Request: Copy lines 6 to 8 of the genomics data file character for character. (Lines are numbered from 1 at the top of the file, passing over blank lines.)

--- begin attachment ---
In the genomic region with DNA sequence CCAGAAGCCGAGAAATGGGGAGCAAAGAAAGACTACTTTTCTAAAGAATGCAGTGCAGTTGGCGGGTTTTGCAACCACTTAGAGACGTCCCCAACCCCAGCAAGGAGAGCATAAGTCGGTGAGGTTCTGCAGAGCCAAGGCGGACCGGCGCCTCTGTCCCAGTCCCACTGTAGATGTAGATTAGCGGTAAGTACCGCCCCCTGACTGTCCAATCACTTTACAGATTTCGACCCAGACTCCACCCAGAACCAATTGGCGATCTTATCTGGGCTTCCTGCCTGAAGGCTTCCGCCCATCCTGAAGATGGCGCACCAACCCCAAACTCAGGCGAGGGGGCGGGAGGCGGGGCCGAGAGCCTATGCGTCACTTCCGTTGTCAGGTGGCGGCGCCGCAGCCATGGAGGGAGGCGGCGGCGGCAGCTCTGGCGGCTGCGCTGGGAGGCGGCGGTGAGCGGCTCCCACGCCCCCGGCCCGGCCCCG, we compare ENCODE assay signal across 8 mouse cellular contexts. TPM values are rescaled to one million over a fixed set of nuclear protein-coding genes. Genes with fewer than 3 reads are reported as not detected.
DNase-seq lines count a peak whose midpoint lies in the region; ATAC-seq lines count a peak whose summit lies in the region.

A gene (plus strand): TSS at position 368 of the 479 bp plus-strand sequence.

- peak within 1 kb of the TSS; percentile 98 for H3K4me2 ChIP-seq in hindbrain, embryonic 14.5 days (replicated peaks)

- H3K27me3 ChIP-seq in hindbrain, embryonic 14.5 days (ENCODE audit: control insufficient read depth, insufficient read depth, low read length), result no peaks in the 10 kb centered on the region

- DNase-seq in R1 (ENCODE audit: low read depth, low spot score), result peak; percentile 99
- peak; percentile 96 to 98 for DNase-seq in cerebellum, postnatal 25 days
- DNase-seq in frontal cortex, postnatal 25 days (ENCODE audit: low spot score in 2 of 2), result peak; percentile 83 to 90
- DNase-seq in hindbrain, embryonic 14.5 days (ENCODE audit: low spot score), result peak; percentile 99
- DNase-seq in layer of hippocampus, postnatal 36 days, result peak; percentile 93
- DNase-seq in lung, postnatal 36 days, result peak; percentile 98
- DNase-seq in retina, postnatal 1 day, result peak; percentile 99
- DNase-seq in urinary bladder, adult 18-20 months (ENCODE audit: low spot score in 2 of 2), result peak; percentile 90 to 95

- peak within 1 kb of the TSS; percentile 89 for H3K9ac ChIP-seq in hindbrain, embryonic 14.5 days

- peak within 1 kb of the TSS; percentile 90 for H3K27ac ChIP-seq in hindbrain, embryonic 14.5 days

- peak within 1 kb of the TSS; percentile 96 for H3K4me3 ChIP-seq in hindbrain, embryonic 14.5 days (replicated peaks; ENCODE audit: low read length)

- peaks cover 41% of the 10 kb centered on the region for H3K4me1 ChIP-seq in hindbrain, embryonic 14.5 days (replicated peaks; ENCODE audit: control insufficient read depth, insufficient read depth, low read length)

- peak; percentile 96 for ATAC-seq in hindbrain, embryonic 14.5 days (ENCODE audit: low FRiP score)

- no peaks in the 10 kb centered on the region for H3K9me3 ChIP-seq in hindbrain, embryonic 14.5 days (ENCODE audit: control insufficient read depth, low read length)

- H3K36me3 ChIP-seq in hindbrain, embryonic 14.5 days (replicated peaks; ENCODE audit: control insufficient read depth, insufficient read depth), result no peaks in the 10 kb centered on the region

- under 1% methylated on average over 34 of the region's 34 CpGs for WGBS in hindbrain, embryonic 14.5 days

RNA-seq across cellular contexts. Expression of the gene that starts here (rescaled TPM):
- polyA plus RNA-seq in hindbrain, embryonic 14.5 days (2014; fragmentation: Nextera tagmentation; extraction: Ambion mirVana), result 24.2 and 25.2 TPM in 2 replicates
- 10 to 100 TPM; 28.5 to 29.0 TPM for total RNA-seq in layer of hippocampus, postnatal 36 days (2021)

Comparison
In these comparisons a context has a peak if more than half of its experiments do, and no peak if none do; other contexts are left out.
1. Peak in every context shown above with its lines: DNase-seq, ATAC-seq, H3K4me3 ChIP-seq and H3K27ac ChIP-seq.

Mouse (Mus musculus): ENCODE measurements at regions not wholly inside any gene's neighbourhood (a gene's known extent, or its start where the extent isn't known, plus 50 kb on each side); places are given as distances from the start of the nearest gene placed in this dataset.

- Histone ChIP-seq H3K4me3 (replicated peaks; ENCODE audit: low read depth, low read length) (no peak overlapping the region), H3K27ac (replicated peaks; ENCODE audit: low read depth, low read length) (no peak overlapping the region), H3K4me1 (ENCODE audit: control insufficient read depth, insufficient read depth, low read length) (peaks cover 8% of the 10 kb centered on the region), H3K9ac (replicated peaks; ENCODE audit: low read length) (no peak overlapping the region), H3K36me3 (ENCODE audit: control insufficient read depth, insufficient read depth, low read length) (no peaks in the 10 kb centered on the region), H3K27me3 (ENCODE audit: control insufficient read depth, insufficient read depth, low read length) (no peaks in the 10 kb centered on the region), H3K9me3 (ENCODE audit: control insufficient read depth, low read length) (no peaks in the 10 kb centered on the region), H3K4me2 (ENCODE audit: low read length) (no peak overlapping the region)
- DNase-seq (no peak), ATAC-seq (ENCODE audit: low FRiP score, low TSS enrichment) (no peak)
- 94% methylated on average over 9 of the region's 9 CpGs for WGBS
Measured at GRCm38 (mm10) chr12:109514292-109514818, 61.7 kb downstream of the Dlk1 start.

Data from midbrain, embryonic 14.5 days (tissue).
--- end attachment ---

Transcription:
- DNase-seq in R1 (ENCODE audit: low read depth, low spot score), result peak; percentile 99
- peak; percentile 96 to 98 for DNase-seq in cerebellum, postnatal 25 days
- DNase-seq in frontal cortex, postnatal 25 days (ENCODE audit: low spot score in 2 of 2), result peak; percentile 83 to 90